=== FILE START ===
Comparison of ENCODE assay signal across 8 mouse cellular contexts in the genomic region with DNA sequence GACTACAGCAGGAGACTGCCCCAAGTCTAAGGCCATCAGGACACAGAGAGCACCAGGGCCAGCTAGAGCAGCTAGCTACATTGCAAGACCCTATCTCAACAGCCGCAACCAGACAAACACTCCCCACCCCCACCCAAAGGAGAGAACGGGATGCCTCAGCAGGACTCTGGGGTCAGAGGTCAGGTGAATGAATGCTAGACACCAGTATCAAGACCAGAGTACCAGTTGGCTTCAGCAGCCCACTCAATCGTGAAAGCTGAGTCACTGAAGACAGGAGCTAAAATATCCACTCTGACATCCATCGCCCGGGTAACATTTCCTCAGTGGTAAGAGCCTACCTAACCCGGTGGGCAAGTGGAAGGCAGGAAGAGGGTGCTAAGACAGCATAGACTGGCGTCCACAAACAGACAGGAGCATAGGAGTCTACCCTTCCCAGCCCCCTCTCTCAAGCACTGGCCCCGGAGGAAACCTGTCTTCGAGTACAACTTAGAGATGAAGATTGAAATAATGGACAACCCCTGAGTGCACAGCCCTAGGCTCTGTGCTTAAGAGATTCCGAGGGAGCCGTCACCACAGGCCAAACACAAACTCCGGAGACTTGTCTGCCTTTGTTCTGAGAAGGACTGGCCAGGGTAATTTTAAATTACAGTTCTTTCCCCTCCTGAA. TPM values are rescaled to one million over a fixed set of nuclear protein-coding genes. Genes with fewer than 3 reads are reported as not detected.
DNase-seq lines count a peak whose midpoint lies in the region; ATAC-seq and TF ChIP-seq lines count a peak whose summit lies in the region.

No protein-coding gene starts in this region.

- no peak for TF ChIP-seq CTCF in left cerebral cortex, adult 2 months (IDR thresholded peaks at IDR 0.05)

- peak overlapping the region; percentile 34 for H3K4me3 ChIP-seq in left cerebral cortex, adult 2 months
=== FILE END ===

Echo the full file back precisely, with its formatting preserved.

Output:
Comparison of ENCODE assay signal across 8 mouse cellular contexts in the genomic region with DNA sequence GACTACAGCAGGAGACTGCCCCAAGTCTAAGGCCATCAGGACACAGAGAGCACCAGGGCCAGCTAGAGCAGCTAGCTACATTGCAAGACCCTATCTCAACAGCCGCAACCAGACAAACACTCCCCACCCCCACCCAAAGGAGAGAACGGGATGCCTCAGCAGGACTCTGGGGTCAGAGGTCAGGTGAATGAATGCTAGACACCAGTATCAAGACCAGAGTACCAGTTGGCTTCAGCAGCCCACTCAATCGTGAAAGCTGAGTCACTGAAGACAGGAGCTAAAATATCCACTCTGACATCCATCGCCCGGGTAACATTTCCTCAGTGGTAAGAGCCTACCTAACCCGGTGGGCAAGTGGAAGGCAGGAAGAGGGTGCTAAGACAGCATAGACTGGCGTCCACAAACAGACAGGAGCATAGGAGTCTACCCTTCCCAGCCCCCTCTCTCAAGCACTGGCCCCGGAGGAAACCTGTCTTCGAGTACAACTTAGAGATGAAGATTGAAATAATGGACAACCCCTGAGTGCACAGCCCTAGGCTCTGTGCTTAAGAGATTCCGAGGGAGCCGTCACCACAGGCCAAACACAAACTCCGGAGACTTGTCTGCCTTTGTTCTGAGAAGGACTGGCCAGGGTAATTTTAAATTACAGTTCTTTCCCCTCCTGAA. TPM values are rescaled to one million over a fixed set of nuclear protein-coding genes. Genes with fewer than 3 reads are reported as not detected.
DNase-seq lines count a peak whose midpoint lies in the region; ATAC-seq and TF ChIP-seq lines count a peak whose summit lies in the region.

No protein-coding gene starts in this region.

- no peak for TF ChIP-seq CTCF in left cerebral cortex, adult 2 months (IDR thresholded peaks at IDR 0.05)

- peak overlapping the region; percentile 34 for H3K4me3 ChIP-seq in left cerebral cortex, adult 2 months